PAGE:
"We (the British and Americans) are two countries separated by a common language."
There is a patina of friendly competition that spans the north Atlantic, and misunderstandings can be humorous and worthy of retelling many times over a whiskey. As an American replied when asked, by an Englishman, 'why he pronounced words in such a curious way', he said 'perhaps we went to different schools'.
Well, different schools it may be, but language is changing on both sides of the Atlantic, and anyone with a website that wants to take advantage of two of the biggest markets in online business, should know exactly when search engines find it important.
It was Noah Webster who changed many words to their present form. Slowly he Americanized spelling. He chose s over c in words like defense; he changed the re to er in words like center; changed traveler to traveler, and although at first he kept the u in words like color or favor, he changed them in later editions of his dictionary.
So what are the ramifications of for SEO.
Let us take as an example www.opexhosting.com .
OPEX are a provider of call center solutions in the UK, so on the face of it would use key phrases like call center, or contact center, with the 'er' ending as they are spelled in the UK.
It is not, however, quite that simple.
A tool that says it provides results depending on what market you are aiming at is the yahoo search marketing keyword tool (Overture).
If I type in 'call center' in the section designed to exhibit UK results, I find that the UK spelling does not come up at all in the singular spelling of the word. It seems that the UK spelling of 'call center' has dropped from the radar entirely.
Are we getting confused about spelling in old blighty? It wouldn't be the first time. We might drive 60 miles, but then run 100 meters, a hot day can be over 100 degrees Fahrenheit, but it is cold at sub zero degrees centigrade, cars are filled in Litres, but a car that does 50 miles to the gallon is doing its bit to save the planet.
Not giving in I went back to my trusty keyword tool and tried again with 'catalog', and it came back with results spelled 'catalog'.
Smelling a rat I popped across to the overture bid tool, and found that the bids were exactly the same for the US and UK spellings. It seems that yahoo search marketing (or what used to be overture) bundles US and UK spellings in the same pot. I was not going to get any meaningful data here.
I then took a look at the keyword suggestion tool at wordtracker.com which finally gave me some recognisable results. Using its own database of searched for terms, It told me that 570 people per day were searching for call center (US) and 92 were looking for a call center (UK). So UK English is, most probably, still being used in England.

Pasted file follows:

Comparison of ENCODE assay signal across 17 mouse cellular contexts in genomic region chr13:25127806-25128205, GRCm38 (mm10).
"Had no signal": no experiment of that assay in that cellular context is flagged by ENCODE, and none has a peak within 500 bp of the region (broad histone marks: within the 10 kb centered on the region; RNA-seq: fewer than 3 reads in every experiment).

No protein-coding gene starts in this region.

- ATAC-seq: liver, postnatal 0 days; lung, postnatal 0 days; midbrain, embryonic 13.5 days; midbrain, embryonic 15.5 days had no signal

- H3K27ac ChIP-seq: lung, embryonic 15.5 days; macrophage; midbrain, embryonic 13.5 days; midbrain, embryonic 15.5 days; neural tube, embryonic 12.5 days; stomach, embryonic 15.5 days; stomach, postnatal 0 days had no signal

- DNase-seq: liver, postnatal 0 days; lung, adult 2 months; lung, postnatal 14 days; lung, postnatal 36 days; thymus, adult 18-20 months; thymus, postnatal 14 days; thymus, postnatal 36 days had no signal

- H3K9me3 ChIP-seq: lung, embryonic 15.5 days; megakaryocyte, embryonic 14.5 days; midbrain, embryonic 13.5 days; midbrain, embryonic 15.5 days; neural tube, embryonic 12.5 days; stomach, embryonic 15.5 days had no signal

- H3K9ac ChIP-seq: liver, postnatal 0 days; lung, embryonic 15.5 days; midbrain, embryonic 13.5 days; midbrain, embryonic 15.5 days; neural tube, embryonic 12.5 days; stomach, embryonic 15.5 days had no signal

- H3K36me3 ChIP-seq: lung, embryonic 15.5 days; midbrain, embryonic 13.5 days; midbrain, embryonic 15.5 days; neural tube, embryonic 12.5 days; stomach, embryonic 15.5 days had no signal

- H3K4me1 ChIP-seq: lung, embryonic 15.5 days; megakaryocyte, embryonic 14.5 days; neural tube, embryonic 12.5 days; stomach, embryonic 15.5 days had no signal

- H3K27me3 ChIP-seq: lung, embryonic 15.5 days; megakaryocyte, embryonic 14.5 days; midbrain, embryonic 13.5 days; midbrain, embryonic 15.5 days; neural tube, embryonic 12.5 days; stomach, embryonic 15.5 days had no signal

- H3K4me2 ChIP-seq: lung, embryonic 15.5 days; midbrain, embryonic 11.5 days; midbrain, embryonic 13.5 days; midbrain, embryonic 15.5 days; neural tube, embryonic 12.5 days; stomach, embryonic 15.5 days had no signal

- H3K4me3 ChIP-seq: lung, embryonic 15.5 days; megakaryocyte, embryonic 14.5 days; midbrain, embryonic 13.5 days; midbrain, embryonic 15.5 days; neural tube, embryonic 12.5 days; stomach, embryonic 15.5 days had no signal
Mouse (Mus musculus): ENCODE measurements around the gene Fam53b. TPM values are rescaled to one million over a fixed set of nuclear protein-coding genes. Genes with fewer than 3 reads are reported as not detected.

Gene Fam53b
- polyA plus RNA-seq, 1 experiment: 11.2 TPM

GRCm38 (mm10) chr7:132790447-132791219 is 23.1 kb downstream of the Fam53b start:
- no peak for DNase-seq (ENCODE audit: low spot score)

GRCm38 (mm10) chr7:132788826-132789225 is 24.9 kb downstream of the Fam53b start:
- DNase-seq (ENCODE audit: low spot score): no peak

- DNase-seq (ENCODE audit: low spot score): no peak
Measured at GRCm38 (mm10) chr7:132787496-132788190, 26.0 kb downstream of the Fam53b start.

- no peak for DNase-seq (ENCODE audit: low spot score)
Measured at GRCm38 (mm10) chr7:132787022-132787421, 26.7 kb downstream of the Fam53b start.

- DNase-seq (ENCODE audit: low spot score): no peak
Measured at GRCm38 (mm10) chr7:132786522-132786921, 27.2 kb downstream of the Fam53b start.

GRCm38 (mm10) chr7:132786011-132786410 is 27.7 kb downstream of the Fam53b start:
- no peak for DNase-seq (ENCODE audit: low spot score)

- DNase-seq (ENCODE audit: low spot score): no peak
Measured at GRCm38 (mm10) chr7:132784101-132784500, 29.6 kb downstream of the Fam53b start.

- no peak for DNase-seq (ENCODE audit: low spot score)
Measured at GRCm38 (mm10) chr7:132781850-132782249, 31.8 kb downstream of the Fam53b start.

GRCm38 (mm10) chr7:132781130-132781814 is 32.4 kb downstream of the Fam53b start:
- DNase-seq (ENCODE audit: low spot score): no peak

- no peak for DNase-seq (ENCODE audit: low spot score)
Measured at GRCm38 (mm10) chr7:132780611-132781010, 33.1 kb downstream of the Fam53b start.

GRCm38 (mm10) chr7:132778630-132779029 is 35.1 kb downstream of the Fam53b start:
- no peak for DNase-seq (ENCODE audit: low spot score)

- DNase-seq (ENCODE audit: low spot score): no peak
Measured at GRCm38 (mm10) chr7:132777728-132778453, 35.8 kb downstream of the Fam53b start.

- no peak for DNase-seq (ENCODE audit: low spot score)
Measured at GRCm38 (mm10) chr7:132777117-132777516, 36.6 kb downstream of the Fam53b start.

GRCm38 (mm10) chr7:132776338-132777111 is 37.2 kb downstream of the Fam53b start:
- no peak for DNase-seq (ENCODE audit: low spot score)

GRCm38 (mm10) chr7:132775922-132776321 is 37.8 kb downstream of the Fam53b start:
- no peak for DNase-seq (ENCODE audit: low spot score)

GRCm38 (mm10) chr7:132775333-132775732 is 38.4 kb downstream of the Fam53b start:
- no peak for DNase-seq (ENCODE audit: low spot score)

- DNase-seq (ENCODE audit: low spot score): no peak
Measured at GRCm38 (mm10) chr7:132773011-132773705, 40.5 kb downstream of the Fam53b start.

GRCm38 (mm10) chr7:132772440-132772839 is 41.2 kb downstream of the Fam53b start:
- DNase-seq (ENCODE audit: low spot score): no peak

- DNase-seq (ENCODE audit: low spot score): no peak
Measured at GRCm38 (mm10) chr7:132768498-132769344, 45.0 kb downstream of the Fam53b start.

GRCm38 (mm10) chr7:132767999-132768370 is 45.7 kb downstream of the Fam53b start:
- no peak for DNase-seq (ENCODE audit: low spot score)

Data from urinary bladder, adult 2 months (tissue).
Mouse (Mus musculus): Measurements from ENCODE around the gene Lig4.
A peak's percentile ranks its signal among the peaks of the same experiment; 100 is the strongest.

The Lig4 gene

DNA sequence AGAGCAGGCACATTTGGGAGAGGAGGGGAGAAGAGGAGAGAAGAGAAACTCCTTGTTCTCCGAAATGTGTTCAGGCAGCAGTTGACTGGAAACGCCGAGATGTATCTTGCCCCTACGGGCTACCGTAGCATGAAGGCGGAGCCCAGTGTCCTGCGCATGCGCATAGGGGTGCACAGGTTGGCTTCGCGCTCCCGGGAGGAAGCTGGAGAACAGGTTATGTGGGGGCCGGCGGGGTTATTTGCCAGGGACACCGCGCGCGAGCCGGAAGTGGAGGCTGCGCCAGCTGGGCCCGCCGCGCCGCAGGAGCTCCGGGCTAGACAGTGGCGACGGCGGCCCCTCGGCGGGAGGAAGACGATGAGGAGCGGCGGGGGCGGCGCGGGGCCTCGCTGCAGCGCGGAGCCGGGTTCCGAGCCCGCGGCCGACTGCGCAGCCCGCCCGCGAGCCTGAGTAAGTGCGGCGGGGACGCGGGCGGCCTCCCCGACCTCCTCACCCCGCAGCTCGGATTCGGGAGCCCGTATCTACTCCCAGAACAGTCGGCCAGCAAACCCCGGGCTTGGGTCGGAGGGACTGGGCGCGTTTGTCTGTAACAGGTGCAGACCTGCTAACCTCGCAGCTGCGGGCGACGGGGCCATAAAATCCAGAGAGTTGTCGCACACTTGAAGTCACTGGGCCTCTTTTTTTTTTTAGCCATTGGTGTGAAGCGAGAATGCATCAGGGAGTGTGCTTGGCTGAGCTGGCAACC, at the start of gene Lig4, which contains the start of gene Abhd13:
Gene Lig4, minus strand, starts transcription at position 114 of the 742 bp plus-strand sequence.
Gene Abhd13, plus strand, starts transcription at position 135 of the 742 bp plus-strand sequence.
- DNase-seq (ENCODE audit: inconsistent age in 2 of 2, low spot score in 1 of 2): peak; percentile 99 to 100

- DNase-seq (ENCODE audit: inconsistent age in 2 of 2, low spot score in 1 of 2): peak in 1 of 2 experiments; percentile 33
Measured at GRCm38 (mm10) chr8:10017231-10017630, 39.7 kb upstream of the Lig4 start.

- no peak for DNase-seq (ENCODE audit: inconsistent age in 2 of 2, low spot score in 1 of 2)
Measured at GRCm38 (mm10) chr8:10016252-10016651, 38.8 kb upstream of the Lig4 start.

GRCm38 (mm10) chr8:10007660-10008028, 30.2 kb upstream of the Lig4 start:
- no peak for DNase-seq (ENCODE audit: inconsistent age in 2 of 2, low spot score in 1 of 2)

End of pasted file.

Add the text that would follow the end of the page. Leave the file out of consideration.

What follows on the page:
But how do search engines react to the different spellings?
Google does take notice. If we type 'Contact center' into Google we get different results to 'contact center', as we do for 'color' and 'color', so Google does not just bundle the results into one big lump.
How do the results differ? Well for a start in the US version of Google, which seems to get from 70% to 80% of Google traffic even in the UK, 'call center' gets 947,000,000 results, and 'call center' gets 157,000,000, which is a very similar ratio to the wordtracker results at around 6 to 1 US to UK spellings.
If we look at google.co.uk results are, of course, biased more towards UK results, including spelling. But with many UK websites reporting only 25% to 30% of Google traffic coming from the UK version its search engine, we find ourselves in a quandary.
If we do a search on 'call centers', in Google's US version, using the English spelling, the number two slot is a website that does not have the UK version of the word in it.
If you are an American or an English site, with any keywords that require different spellings for each side of the pond, and you want to either capture the other market or even, in the case of UK sites, be sure of covering all angles in your own market, best optimize for both.
So how do we do that.
One way is to maintain a .co.uk (or .com.au etc) and a .com site. This risks tripping over Google's 'duplicate content' algorithm made popular in the jagger update, and marketing efforts, like link building, would have to be for two separate sites.
Another possibility is to use both UK and US spelling in the same site content. But how does this look in a site that is trying to tell its visitors that they are an eloquent business proposition. Well, it is possible to put alternative spellings into things like meta tags and image alts. It's perfectly legal, although Noah Webster might turn in his grave.